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Azad launches party, seeks to undo ‘wall’ between Jammu, Valley

Launch on Day 1 of Navratras seen as being done with eye on BJP's Hindu voters.

Veteran politiciam Ghulam Nabi Azad, who retired from Rajya Sabha early this year, said that they have no competition with any political party. (Express photo)

Launching his regional party — called the Democratic Azad Party (DAP) — former Jammu and Kashmir chief minister Ghulam Nabi Azad on Monday appealed the people in both Jammu division and the Kashmir Valley to dismantle “artificial walls” being created between them, as they have depended on each other for centuries.

In a Union Territory divided on regional and also sub-regional lines between different communities, Azad, through his party’s name and its flag, has tried to address many constituencies in one go across both divisions.

By choosing the first day of the Navratras to launch the party, he has tried to establish a connect with the people of Jammu division, comprising 43 Assembly constituencies, of which at least 30 are predominantly inhabited by people from Hindu communities who are considered pro-BJP. With the words “democratic” and “azad” in the party, he appears to be trying to reassure people in both regions that DAP will have its own independent ideology and line of thinking.

Azad, who quit the Congress exactly a month ago, said programmes and policies of his party will get people “freedom from corruption, unemployment and nepotism”.

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Addressing supporters, he said the party will not criticise political opponents, as they are not “our enemies”. Azad, the former Leader of Opposition in Rajya Sabha, said: “We will draw a line between enemies and political opponents…we will propagate our own policies and programmes (without spreading negativity about opponents). In a democracy, people are the ultimate masters, and it is up to them to support any party’s policies and programmes.”

On inter-dependence of Jammu and Kashmir divisions, Azad said that during the erstwhile Darbar move, when the civil secretariat and other government offices moved to Jammu and Srinagar for six months each in a year, arrival of people from the Valley during winter boosted business activities in Jammu region, and vice versa. “After abrogation of Article 370 and downgrading of the state of Jammu and Kashmir, when I had come to the Union Territory following permission from the Supreme Court, I was told that the transport and business here (in Jammu) had been badly hit,’’ he said.

He said he found nearly 70 per cent of the industrial units in Kathua, Samba and Jammu regions closed, as their products mainly had markets in the Valley, he said. “Even I was not aware of that. I had the impression that industrial units in Kathua sent their products to neighboring Punjab, but they said they had their market in Kashmir,’’ he added.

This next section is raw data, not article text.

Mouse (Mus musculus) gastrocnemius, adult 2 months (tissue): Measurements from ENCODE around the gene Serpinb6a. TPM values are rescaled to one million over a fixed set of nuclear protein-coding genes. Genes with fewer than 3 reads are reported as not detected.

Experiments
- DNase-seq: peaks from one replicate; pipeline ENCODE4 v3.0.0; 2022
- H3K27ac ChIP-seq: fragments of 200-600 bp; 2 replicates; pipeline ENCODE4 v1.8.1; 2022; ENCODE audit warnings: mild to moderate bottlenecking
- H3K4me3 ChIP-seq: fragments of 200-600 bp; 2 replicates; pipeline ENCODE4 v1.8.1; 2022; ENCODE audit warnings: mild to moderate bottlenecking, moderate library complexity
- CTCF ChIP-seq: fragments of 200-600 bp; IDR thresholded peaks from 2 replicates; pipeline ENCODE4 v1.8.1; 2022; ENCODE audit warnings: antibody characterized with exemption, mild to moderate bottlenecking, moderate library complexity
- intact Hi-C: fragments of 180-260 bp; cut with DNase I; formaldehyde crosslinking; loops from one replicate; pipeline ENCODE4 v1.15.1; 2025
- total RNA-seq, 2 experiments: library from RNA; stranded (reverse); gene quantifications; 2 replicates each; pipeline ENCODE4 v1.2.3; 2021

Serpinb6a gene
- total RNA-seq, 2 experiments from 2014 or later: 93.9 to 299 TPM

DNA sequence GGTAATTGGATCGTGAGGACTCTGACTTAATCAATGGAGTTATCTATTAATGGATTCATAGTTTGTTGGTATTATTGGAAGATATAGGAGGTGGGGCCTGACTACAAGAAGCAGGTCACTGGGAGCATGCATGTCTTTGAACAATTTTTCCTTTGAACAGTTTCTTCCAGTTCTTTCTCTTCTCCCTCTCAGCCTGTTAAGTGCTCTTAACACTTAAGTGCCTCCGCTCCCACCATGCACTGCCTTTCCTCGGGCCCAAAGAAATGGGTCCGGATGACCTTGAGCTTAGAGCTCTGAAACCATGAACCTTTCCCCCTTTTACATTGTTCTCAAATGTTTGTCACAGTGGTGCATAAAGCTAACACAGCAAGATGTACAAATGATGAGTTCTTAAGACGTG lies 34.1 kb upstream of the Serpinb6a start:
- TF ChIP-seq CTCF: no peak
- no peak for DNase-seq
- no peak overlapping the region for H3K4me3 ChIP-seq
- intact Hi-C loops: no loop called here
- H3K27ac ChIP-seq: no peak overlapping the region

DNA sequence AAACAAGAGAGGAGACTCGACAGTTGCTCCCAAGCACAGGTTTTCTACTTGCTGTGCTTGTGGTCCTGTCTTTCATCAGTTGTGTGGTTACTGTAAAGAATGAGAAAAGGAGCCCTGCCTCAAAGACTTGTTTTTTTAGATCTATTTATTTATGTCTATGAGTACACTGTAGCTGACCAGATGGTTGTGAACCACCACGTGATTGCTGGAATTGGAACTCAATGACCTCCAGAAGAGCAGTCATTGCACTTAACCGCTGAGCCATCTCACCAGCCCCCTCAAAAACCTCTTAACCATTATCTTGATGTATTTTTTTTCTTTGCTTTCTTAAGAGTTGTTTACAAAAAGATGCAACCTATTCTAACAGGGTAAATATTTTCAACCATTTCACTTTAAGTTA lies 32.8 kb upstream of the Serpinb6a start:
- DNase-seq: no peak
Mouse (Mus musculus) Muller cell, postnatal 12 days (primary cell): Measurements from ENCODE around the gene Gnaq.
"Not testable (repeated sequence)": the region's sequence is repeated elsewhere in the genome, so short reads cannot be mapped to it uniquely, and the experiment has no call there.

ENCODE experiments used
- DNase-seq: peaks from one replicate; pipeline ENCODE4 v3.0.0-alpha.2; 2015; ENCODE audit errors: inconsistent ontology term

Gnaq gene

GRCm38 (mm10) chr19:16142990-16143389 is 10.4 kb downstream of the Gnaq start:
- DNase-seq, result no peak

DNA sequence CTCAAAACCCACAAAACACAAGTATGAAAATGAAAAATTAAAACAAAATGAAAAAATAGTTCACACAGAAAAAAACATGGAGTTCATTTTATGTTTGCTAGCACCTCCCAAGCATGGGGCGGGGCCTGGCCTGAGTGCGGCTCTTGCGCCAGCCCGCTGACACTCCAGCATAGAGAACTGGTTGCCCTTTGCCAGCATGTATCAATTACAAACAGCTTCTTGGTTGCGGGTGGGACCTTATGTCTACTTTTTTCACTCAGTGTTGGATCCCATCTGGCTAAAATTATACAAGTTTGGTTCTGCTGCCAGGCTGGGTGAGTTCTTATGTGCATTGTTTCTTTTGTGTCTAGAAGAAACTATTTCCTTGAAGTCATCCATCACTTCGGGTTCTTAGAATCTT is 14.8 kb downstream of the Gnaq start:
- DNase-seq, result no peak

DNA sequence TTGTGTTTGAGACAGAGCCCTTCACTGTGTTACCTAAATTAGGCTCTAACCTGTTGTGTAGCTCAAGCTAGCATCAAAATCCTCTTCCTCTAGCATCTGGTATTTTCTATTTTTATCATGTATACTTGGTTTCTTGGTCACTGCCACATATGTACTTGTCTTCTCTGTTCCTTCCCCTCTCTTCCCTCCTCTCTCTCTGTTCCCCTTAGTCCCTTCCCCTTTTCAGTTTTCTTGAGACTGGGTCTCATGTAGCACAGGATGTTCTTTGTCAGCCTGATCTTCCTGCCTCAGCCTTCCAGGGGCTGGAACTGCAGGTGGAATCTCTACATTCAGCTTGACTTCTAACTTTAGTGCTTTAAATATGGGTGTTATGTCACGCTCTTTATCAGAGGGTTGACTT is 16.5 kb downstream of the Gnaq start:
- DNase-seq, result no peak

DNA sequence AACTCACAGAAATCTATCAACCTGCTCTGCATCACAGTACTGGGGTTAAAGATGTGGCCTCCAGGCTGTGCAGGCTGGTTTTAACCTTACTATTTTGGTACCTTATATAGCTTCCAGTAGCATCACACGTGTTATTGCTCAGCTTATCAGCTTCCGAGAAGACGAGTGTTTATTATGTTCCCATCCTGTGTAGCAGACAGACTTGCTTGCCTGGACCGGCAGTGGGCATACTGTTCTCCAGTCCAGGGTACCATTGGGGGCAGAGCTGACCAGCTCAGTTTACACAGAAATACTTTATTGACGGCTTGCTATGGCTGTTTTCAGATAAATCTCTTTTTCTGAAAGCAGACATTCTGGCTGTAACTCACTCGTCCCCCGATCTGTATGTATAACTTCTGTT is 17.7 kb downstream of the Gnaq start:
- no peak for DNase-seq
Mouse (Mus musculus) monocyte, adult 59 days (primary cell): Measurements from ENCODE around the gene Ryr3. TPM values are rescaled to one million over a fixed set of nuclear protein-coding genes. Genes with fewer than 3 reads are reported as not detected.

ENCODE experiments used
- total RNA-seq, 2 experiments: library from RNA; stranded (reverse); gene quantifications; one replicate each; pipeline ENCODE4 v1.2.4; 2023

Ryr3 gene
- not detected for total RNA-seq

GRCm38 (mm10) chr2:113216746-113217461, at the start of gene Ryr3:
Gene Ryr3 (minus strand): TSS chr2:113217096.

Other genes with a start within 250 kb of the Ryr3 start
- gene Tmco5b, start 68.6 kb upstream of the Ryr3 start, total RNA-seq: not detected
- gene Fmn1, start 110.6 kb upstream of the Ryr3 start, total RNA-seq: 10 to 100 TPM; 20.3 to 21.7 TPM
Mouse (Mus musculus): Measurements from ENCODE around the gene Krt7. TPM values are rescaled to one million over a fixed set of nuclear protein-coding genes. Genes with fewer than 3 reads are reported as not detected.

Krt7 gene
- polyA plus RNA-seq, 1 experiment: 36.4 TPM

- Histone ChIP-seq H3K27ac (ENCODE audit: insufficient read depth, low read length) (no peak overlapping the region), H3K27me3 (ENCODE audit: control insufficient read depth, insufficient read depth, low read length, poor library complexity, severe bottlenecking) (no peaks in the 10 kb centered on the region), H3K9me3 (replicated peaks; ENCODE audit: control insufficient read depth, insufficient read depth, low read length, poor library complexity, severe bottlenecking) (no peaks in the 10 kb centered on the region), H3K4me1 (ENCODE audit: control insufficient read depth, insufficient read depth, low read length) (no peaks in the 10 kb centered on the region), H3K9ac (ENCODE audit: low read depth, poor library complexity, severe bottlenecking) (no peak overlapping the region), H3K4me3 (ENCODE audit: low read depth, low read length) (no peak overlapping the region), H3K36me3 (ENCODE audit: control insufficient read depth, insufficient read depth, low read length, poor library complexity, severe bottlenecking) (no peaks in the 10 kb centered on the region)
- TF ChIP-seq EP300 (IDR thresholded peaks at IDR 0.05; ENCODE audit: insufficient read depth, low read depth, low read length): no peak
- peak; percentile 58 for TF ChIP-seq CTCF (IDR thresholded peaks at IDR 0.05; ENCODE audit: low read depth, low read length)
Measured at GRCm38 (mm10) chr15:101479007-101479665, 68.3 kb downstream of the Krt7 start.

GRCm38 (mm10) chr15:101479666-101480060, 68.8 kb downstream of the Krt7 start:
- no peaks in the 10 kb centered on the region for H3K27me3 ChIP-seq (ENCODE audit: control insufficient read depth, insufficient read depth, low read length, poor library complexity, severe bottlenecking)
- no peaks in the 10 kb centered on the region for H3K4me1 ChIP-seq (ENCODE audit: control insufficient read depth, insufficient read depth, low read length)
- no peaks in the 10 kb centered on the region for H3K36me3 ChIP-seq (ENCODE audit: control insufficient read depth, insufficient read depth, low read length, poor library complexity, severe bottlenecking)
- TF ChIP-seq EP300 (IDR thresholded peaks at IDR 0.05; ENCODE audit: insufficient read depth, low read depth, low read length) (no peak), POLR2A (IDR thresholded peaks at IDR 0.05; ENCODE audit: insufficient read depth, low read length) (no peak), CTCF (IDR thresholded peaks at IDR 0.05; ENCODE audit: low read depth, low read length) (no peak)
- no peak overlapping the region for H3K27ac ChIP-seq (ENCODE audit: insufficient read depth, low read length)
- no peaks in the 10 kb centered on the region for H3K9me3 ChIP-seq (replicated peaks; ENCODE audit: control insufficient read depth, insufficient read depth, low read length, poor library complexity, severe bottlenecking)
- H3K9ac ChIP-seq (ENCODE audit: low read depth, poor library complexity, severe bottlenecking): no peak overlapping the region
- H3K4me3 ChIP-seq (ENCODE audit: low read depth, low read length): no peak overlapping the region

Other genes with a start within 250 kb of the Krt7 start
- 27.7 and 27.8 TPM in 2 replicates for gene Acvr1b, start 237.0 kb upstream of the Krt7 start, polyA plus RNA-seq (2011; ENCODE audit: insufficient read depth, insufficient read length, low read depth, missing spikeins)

This, he said, “means lakhs of our people employed in industries in Kathua, Samba and Jammu districts are dependent on Kashmir. I appeal to people of both regions to fill the wedge by breaking the artificial walls created between them. This will also benefit Kashmir.”

Referring to Kashmir, he said fruit growers are facing a huge problem in the Valley these days. Although they have had a bumper crop, and tourist season, this year after being adversely hit in the last couple of years, their produce is not reaching the markets in Delhi and elsewhere in the country since many trucks are stuck, he said.

To address the current impasse, Azad urged the UT administration and the traffic police to give the same priority for a month to movement of apple-laden trucks from Kashmir as is given to ambulances.


He also appealed the UT administration to pay adequate compensation to the people of Jammu in Kandi and far-flung areas whose standing crops have been damaged due to rain and flash floods.

Explaining the party flag, he said the three colours in DAP’s flag — mustard, white and dark blue — carry a message each.

According to Azad, the mustard-coloured strip symbolises creativity, power to think independently and unity in diversity and the white means peace and harmony, “the ideology of Mahatma Gandhi”. The blue strip in the flag, he explained, represents the party’s ideology to give people an open space and freedom to think, besides building tolerance and imagination as deep as the sea and as high as the blue sky.

Azad said his party will have internal democracy and power will not be confined to one or a few persons at the top.

Prominent among political leaders present at Monday’s event with Azad were former deputy CM Tara Chand, former ministers G M Saroori, Abdul Majid Wani, R S Chib, Manohar Lal Sharma and Jugal Sharma, former deputy chairman of erstwhile State Legislative Council Arvinder Singh Micky, former MLC Naresh Gupta, former advocate general Aslam Goni, besides senior former Congress leaders Maheshwar Singh, Vinod Mishra, and Balwan Singh.

First published on: 26-09-2022 at 01:25:59 pm
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